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How about white toga?

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After 3 years of legal, political, and cultural pretensions as “Asia’s Latin City.” we still have not learnt to live according to the authentic customs and traditions of the citizens of the first republic of the world-the Roman Empire. Since the roller-coaster passage of CCR# 760 converting all the living and non-living organisms of Zamboanga City to Latinos and Latinas, the legislators who were responsible for baptizing us en mass as 2lst century Romans, have not yet come up with their official and standard dress code. Is this not shockingly paradoxical?  Collectively, they project the impression that they don’t have a common notion as to what should be the appropriate official attire to wear during legislative sessions of this legislatively resurrected Roman Senate.  This does not speak very highly of the prestige, stature, and eminence of our Latin Legislators. By now, they should have perfectly made our local legislature as the veritable replica of the Roman Senate, from architecture, internal rules, language of legislation, to dress code. 

But to our dismay, even the basic requirement of a dress code appropriate and befitting the exalted position of a Latin legislator, who in the days of the Roman Empire enjoyed the rank of nobles and the royals, has not yet been agreed upon. What is prominently and proudly peddled around is the classification that Chabacano is Latin which was used as the legal cornerstone for the “Asia’s Latin City” moniker.  Those Latin dances that are constantly shown as TV spots are not unique to Zamboanga  City. They are found in all countries of the world so they do not help much in promoting “Asia’s Latin City.”

It is for this reason that I took the initiative of conducting a quick research on the dress code of the Roman Senators in order for me to contribute in a small way to make our local Latin lawmakers appear authentically and appropriately dressed while they are attending and debating in the Halls of the Sangguniang Panlungsod which is the historical equivalent of the aristocratic Roman Senate. I am very confident and optimistic that wearing the authentic official costume of the Roman Senators will not only enhance the dignity, formality, respectability, and impeachability of our local lawmakers but will also be a huge tourist attraction.  Foreign and domestic spectators every session may fill the gallery of our Latin Legislature just to take close-up glimpses, photographs, and video clips of their attractive and exotic costumes which are no longer existent anywhere else in the world.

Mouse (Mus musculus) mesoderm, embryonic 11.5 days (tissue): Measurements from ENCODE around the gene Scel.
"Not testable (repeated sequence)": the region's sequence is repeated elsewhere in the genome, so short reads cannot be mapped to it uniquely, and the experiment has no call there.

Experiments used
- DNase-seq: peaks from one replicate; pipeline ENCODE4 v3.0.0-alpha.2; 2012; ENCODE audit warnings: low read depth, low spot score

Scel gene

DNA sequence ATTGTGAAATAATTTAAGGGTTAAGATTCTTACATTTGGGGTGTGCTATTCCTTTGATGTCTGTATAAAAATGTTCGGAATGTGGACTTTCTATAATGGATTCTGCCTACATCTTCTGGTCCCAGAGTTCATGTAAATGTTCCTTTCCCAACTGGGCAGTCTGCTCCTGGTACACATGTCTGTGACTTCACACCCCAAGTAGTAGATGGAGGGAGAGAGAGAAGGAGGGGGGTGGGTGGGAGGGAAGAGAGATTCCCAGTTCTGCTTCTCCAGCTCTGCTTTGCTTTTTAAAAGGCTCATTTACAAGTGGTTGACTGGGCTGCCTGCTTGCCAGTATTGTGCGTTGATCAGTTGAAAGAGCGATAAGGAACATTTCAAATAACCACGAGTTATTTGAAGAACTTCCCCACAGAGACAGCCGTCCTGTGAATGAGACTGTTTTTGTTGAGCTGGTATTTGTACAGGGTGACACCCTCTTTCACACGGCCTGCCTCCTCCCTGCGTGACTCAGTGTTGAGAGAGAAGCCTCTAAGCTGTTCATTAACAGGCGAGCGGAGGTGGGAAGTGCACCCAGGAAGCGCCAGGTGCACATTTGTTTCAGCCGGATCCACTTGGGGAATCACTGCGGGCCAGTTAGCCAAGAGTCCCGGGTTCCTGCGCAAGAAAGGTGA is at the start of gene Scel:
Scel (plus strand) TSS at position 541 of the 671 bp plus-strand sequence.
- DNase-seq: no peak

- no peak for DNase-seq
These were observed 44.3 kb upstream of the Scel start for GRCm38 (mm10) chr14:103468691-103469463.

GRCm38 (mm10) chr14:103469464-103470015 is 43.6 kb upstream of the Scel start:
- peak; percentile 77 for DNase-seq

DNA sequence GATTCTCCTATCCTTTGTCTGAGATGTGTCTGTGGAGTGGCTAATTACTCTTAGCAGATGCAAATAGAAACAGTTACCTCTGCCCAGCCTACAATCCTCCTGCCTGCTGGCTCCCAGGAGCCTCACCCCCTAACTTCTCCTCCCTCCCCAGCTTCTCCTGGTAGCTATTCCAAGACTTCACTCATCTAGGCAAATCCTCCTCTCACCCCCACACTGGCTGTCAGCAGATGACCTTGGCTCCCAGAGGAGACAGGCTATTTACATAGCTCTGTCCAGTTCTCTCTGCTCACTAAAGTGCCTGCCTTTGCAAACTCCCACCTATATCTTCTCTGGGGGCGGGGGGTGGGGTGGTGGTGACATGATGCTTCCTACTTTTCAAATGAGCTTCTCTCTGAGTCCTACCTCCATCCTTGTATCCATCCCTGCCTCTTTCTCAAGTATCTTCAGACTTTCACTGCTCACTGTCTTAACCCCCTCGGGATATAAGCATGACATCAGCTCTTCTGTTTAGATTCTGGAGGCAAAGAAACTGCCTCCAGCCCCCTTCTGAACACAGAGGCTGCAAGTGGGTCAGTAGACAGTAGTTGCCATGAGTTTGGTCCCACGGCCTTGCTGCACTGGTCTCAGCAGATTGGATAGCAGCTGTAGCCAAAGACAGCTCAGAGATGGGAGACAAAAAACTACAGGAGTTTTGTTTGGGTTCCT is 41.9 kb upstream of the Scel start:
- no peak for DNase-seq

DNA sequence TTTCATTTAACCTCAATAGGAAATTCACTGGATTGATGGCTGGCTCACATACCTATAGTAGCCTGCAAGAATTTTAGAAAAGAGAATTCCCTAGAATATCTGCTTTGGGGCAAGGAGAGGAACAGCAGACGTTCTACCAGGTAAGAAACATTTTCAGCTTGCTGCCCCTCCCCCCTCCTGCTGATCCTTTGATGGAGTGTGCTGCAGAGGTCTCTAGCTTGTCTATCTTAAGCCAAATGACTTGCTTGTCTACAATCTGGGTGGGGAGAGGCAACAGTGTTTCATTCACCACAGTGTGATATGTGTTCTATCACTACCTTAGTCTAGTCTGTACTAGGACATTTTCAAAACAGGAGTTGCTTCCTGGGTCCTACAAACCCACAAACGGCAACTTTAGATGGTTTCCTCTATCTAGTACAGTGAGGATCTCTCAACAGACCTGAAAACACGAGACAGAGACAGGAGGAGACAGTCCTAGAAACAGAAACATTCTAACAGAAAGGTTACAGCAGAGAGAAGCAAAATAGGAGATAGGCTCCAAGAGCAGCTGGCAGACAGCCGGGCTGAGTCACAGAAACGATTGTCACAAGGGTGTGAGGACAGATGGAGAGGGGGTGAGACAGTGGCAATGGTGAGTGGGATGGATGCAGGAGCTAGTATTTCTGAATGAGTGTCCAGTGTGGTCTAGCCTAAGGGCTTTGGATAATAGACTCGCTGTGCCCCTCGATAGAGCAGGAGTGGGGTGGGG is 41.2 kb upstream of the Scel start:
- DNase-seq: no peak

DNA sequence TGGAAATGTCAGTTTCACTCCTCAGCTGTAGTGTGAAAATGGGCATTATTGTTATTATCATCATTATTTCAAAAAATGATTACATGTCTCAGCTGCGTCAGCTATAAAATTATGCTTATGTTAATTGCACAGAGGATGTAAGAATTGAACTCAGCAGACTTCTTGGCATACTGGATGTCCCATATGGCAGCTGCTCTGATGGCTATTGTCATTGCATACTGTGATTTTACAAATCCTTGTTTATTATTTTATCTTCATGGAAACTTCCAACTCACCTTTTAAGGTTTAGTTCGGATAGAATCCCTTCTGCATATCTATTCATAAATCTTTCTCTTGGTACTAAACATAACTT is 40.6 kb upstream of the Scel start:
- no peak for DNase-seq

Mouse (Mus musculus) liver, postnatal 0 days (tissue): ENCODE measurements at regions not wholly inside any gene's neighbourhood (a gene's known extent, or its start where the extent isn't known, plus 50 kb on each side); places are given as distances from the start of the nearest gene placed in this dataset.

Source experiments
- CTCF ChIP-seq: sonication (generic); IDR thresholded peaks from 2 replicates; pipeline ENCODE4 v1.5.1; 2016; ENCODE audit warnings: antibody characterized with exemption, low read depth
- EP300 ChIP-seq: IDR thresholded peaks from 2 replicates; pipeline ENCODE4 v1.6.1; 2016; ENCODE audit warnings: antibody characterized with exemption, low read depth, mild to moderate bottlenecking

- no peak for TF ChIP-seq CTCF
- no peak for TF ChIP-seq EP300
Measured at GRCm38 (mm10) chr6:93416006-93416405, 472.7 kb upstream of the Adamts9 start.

Of course, my suggestion is purely unsolicited and does not carry any element of coercion, prescription, or even the slightest persuasion. But just in case, any member of our legislature will be curious enough to know what the official costume of the lawmakers of the first Republic of the world, here’s an accurate description of the dress code of Roman Senators according to Bruce W. Winter found in the Archives of the Society of Biblical Literature:

“The status of the first-century citizens was readily identified from the dress code. Men were what they wore in Roman or Latin Law. Senators or lawmakers were the highest class and were notionally social equals of the emperor. They wore a broad purple stripe on their tunic *(latus clavus), particular sandals, and gold ring.”

“Toga is the iconic piece of masculine Roman apparel.  The toga should not be confused with the tunic. It is actually the garment typically made of wool about 20 feet long, worn on top of the tunic. The togas worn by Roman senators were white with a purple stripe.”

So there’s your historic and authentic dress code, Honorable Roman Senators. You need not argue anymore as to what appropriate costume to wear in your legislative sessions and other official functions. Please don’t forget the gold ring.

By Clem M. Bascar




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